In fact, the 2.7L handled both straights and corners with ease. On the former, it surges forward – admittedly with en empty bed – without hesitation, the low-end torque showing its worth. When we tackled some curvy stuff, however, there’s little of the body roll or sway you’d expect from a truck. Understeer arrives eventually, but far later than you might predict it to, and even when faced with sudden dips in the road there was no flex or twist.
It’s also the only engine to feature Auto Start-Stop – Ford tells us it decided to dip a toe into the technology, rather than force it across the range, and there’s a dedicate button to switch it off if you’d prefer – that shuts the engine off at the lights. It’s not invisible when it kicks in, but neither is it too intrusive: just a rumble as the engine quickly engages again. With a distinct absence of coddling, we saw around 16 mpg on the display, but more everyday driving reached more like the mid-twenties; still, it’s far too early to say anything conclusive.
Step up to the 3.5L EcoBoost, meanwhile, and it’s more of the same. There’s a noticeable increase in the sense of urgency when you put your foot down – admittedly, if 110 mph speed limiter didn’t stop you, the slab-fronted aerodynamics probably would shortly after anyway – but the predictable cornering and capable brakes are just as per the smaller engine.
The benefits of the bigger EcoBoost come in towing. Ford had a 9,000 pound trailer hitched up to the back of the F-150, and the truck handled it with ease. Pulling away from standstill obviously required a little more gas than unladen, but there was no struggling, and neither did we have issues picking up the pace on the freeway.
In fact, if anything it proved all too easy to forget that there was something hanging off the back of the F-150, so thankfully there’s active braking with a manual backup control just down from the steering wheel. The reversing camera also shows a dynamic line to show where the trailer will end up, too, bypassing the need for a spotter outside.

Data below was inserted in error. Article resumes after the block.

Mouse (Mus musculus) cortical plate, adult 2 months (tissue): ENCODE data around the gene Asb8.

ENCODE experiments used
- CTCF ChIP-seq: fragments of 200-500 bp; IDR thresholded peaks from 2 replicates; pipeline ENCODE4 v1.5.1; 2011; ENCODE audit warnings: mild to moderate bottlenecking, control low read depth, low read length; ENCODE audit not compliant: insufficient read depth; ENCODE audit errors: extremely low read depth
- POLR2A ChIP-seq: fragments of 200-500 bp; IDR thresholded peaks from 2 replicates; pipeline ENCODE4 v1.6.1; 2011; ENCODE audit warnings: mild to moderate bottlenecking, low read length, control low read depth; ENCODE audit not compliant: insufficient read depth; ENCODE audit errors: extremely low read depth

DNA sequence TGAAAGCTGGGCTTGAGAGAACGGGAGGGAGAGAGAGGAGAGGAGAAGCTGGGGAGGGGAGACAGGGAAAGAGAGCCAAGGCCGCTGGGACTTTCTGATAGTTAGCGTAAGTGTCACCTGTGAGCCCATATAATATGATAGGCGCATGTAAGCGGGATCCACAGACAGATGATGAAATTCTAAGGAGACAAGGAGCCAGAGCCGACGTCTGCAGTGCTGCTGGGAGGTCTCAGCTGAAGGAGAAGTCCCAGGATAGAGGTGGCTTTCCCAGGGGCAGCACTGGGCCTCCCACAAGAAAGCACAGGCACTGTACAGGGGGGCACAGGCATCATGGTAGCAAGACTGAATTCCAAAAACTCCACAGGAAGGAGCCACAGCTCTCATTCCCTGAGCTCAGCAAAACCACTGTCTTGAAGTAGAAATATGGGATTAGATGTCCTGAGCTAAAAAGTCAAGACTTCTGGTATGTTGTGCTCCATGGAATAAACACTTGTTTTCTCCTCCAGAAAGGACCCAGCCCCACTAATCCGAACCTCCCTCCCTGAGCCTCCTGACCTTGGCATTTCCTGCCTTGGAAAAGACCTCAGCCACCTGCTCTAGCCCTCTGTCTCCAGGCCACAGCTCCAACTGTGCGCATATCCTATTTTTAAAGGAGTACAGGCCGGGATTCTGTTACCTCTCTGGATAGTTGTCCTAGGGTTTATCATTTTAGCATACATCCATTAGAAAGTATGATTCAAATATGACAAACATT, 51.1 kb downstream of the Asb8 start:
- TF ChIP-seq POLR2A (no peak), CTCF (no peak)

Towing is part of a truck’s DNA, and so Ford hasn’t skimped there: either on the physical capabilities or the tech to go along with it. Core to the F-150’s value is the aluminum: as Ford tells it, every pound you save in raw vehicle weight is an extra pound available to lug. In fact, you get as much as 1,030 lb more in payload capacity than the nearest competitor.
On the gadget side, there’s a new Smart Trailer towing connector while Dynamic Hitch Assist is an option. Power telescoping mirrors can be added, too, while trailer sway control is fitted as standard, as is hill-start assist. You can save pre-configurations for multiple trailers – including things like brake gain – into the F-150’s memory, and cycle through them on the driver display.
Then there are the off-road abilities. Ford had a sample course with various inclines, wet and muddy areas, rocky trails, and other far-from-smooth-asphalt conditions for us to try, giving an opportunity for the 360 degree camera system, Hill Descent Control, and the locking rear differential.
Handle it the F-150 did. Surround cameras – built into the front of the truck, behind the rear view mirror, as well as under the side mirrors and at the rear – build a virtual bird’s eye view seen on the dashboard display, helping identify how close you are to rocks and other obstacles. Hill Descent Control is as clever and disconcerting as ever, taking over throttle and braking and leaving you with nothing more demanding than the steering.